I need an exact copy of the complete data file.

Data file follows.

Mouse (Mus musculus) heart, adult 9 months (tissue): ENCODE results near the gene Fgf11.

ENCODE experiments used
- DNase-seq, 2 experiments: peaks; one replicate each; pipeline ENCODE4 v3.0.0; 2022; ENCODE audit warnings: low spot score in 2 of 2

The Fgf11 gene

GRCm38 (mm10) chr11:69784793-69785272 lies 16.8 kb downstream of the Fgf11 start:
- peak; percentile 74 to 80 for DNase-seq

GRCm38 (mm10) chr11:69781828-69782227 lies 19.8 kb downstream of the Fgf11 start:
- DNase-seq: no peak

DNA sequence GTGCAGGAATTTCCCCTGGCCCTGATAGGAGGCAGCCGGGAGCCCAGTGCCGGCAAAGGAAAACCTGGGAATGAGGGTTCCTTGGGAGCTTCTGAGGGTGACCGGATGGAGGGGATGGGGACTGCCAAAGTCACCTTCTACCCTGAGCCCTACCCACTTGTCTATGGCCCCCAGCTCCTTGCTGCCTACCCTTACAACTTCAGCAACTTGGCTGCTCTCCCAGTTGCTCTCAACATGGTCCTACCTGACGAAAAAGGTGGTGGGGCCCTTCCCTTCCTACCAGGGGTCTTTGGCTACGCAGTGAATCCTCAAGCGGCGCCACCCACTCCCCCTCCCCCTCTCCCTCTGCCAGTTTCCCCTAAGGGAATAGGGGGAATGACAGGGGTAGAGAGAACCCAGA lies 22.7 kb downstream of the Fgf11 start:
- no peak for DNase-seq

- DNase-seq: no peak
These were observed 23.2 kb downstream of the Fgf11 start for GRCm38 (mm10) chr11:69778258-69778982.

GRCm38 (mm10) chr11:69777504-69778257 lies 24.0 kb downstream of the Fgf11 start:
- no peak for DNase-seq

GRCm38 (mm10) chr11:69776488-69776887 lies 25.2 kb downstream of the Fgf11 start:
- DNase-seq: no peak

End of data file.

Mouse (Mus musculus) heart, adult 9 months (tissue): ENCODE results near the gene Fgf11.

ENCODE experiments used
- DNase-seq, 2 experiments: peaks; one replicate each; pipeline ENCODE4 v3.0.0; 2022; ENCODE audit warnings: low spot score in 2 of 2

The Fgf11 gene

GRCm38 (mm10) chr11:69784793-69785272 lies 16.8 kb downstream of the Fgf11 start:
- peak; percentile 74 to 80 for DNase-seq

GRCm38 (mm10) chr11:69781828-69782227 lies 19.8 kb downstream of the Fgf11 start:
- DNase-seq: no peak

DNA sequence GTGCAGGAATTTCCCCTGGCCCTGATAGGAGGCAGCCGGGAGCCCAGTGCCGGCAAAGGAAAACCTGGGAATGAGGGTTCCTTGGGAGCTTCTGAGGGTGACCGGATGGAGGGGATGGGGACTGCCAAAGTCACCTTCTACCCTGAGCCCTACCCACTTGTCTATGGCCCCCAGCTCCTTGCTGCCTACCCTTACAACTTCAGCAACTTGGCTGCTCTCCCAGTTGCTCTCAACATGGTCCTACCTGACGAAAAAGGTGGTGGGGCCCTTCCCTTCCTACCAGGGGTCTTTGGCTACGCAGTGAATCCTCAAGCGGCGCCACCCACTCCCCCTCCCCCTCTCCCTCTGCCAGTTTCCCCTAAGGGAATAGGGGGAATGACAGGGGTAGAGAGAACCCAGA lies 22.7 kb downstream of the Fgf11 start:
- no peak for DNase-seq

- DNase-seq: no peak
These were observed 23.2 kb downstream of the Fgf11 start for GRCm38 (mm10) chr11:69778258-69778982.

GRCm38 (mm10) chr11:69777504-69778257 lies 24.0 kb downstream of the Fgf11 start:
- no peak for DNase-seq

GRCm38 (mm10) chr11:69776488-69776887 lies 25.2 kb downstream of the Fgf11 start:
- DNase-seq: no peak